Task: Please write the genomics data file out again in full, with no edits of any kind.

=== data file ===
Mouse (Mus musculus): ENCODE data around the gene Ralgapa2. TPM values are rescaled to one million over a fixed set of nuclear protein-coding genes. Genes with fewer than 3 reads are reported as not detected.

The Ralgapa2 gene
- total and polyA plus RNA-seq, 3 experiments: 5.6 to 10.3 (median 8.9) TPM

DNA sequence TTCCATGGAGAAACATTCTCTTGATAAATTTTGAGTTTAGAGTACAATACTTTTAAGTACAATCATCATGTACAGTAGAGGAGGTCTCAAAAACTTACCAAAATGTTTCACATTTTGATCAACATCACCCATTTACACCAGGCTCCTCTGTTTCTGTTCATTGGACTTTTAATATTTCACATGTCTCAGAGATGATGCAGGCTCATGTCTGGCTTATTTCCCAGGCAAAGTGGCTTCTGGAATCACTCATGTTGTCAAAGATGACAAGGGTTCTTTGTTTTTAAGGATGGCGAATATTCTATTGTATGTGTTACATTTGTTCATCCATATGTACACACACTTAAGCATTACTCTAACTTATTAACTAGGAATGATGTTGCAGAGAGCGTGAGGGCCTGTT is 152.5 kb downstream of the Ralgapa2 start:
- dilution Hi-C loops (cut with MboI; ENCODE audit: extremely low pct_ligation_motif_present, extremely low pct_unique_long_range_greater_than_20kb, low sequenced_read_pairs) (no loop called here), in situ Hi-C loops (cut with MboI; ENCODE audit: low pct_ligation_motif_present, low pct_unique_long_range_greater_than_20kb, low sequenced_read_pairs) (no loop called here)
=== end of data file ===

Mouse (Mus musculus): ENCODE data around the gene Ralgapa2. TPM values are rescaled to one million over a fixed set of nuclear protein-coding genes. Genes with fewer than 3 reads are reported as not detected.

The Ralgapa2 gene
- total and polyA plus RNA-seq, 3 experiments: 5.6 to 10.3 (median 8.9) TPM

DNA sequence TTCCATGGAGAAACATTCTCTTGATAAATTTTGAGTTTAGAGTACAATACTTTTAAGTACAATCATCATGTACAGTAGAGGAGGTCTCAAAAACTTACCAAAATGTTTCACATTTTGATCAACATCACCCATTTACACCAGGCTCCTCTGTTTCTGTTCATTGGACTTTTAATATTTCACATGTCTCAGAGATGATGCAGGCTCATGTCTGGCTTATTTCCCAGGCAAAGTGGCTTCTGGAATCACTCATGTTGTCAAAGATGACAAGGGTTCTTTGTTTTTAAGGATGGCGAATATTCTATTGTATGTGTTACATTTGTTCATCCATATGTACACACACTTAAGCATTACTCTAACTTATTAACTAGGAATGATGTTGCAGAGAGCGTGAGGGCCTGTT is 152.5 kb downstream of the Ralgapa2 start:
- dilution Hi-C loops (cut with MboI; ENCODE audit: extremely low pct_ligation_motif_present, extremely low pct_unique_long_range_greater_than_20kb, low sequenced_read_pairs) (no loop called here), in situ Hi-C loops (cut with MboI; ENCODE audit: low pct_ligation_motif_present, low pct_unique_long_range_greater_than_20kb, low sequenced_read_pairs) (no loop called here)